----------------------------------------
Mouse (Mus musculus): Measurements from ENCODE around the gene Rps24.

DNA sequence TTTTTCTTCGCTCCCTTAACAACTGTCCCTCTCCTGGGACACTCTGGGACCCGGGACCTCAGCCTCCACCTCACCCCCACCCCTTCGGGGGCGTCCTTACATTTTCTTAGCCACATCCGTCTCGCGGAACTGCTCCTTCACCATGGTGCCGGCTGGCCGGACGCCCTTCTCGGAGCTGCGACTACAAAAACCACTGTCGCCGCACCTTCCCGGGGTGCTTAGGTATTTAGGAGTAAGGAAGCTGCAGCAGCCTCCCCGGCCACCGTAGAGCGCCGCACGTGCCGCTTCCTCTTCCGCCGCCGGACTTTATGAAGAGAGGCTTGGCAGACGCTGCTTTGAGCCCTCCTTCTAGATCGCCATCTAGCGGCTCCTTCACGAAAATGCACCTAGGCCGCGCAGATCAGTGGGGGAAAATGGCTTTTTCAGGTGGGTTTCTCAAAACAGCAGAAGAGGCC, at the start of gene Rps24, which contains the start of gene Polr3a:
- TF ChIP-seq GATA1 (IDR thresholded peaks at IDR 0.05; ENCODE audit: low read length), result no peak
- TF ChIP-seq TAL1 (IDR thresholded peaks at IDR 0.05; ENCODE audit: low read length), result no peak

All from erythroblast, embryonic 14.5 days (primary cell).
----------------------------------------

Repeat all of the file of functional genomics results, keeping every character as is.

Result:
Mouse (Mus musculus): Measurements from ENCODE around the gene Rps24.

DNA sequence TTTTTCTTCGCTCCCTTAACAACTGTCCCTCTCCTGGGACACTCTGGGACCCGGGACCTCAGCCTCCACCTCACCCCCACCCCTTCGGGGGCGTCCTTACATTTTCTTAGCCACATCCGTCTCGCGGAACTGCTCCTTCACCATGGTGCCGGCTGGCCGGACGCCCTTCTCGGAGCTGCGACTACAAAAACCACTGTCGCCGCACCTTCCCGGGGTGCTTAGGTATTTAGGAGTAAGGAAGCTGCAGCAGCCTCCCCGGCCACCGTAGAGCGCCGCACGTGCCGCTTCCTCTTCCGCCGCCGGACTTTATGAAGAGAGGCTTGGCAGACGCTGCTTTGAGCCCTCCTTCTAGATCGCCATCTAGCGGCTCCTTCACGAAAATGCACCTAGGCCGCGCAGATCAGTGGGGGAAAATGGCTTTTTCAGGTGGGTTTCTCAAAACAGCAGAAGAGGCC, at the start of gene Rps24, which contains the start of gene Polr3a:
- TF ChIP-seq GATA1 (IDR thresholded peaks at IDR 0.05; ENCODE audit: low read length), result no peak
- TF ChIP-seq TAL1 (IDR thresholded peaks at IDR 0.05; ENCODE audit: low read length), result no peak

All from erythroblast, embryonic 14.5 days (primary cell).